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several heavy falls on my hat, but I took rather a pride
in that, since my sole intention was to impress the
Master with my keenness. Up to Christmas the
hounds showed very moderate sport; scent was bad,
but I overheard a lot of grumbling (mainly from
unenterprising riders) about Milden being such a slow
huntsman. Certainly he seemed in no hurry, but I
was always quite satisfied, myself, as long as I had
done plenty of jumping by the end of a day.

And our amateur huntsman, as I afterwards dis-
covered, knew exactly what he was doing. As soon
as he took over the country he had asserted his
independence by getting rid of the Ringwell dog-
pack, on which the members had always prided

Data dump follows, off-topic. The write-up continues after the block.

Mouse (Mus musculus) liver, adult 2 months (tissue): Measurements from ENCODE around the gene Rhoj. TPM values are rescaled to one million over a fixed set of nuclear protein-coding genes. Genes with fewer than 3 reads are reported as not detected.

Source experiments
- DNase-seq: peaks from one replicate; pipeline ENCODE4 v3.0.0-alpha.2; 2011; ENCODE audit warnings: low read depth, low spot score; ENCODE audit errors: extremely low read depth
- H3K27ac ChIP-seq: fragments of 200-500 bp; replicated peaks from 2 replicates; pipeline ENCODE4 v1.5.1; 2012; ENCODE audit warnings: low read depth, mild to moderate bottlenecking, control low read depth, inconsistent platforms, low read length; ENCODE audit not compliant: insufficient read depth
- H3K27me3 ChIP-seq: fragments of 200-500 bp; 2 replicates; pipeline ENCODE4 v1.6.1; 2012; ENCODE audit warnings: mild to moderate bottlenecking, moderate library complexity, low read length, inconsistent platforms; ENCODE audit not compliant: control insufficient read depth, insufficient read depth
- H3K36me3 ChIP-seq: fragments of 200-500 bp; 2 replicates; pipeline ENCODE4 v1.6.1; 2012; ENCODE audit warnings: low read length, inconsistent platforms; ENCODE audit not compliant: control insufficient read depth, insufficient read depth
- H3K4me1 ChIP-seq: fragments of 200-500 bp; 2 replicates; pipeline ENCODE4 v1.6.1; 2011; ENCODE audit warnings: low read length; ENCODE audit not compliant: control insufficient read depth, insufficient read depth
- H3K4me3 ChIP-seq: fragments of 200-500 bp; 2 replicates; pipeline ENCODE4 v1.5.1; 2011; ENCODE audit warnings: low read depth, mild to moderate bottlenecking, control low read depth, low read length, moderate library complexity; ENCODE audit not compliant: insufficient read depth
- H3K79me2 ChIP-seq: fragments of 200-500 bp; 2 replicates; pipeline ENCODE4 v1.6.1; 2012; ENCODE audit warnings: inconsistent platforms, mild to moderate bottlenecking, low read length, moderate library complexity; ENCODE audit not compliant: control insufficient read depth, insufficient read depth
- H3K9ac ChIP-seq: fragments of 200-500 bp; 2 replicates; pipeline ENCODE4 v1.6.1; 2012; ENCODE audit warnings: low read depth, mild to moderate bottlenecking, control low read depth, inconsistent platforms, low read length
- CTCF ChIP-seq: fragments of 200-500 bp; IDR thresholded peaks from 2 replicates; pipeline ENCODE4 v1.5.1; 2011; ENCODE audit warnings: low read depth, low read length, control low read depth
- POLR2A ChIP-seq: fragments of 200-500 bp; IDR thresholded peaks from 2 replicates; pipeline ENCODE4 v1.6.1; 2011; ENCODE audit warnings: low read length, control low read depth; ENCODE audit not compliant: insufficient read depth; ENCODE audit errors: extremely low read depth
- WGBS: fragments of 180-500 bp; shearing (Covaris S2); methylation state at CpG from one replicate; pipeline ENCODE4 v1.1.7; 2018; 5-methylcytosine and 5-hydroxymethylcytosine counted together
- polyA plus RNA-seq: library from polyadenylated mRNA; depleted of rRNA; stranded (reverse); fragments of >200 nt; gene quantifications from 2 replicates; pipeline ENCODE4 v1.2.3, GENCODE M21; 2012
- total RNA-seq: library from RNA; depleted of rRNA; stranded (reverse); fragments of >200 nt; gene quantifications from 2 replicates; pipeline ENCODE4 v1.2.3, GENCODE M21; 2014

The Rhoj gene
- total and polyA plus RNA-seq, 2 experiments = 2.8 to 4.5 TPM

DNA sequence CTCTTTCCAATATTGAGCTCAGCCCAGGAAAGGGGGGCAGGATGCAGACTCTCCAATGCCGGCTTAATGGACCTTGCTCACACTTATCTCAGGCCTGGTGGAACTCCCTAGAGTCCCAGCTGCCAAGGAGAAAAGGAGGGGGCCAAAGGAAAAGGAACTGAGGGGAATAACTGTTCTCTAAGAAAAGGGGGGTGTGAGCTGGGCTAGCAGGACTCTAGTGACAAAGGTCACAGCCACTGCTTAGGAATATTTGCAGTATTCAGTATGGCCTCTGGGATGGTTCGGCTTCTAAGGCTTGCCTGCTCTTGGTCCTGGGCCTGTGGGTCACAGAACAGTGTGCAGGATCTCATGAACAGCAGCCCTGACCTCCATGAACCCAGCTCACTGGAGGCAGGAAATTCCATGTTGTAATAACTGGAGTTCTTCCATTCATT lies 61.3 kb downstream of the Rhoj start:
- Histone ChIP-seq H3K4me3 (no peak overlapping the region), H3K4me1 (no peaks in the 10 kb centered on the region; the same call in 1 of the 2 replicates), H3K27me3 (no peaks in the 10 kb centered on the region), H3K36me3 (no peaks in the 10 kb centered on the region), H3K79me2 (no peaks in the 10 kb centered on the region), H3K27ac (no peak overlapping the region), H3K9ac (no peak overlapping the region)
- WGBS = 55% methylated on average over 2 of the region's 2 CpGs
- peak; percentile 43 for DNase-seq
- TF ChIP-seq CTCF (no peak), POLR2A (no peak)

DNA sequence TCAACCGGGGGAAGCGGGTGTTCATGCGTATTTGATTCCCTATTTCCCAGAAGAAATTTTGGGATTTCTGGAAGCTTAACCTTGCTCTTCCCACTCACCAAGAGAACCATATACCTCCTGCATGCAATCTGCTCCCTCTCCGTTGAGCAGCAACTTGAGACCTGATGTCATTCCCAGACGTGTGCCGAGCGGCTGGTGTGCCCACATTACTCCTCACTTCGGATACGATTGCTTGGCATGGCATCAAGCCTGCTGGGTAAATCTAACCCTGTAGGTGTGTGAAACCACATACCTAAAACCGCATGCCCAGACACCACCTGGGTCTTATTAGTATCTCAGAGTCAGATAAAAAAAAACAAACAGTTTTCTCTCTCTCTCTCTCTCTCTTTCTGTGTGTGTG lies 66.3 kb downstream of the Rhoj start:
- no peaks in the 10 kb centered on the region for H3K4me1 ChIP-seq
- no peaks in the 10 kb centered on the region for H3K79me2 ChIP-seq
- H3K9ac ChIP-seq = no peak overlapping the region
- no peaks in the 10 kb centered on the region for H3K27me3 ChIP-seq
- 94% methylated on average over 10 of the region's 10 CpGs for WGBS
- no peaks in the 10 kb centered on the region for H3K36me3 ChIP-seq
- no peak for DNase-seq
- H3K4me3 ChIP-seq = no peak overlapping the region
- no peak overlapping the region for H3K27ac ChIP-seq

themselves so much. To the prudent protestations of
the Committee he replied bluntly that although the
dog-hounds were all right to listen to in the woods,
they were too slow for words on the unenclosed
downs, and too big and cloddy for the cramped and
strongly fenced vale country. He added that Ben
Trotter had got them into terrible bad habits and he
wasn't going to waste his time teaching them how to

Shortly afterwards he had bought five-and-twenty
couple of unentered bitches at Rugby Hound Sales;
so that, when the Ringwell-bred puppies came in
from walk, he began the season with no less than
thirty-seven couple of unentered hounds. To those
people who properly understood hunting his patient
methods must have been a welcome contrast to the
harum-scarum, hoicking, horn-blowing "which way'd
'e go?" performances of the late huntsman.

Denis Milden refused to lift his hounds unless he
was obliged to do so, and in this way he taught them
to hunt on a catchy scent without looking for help,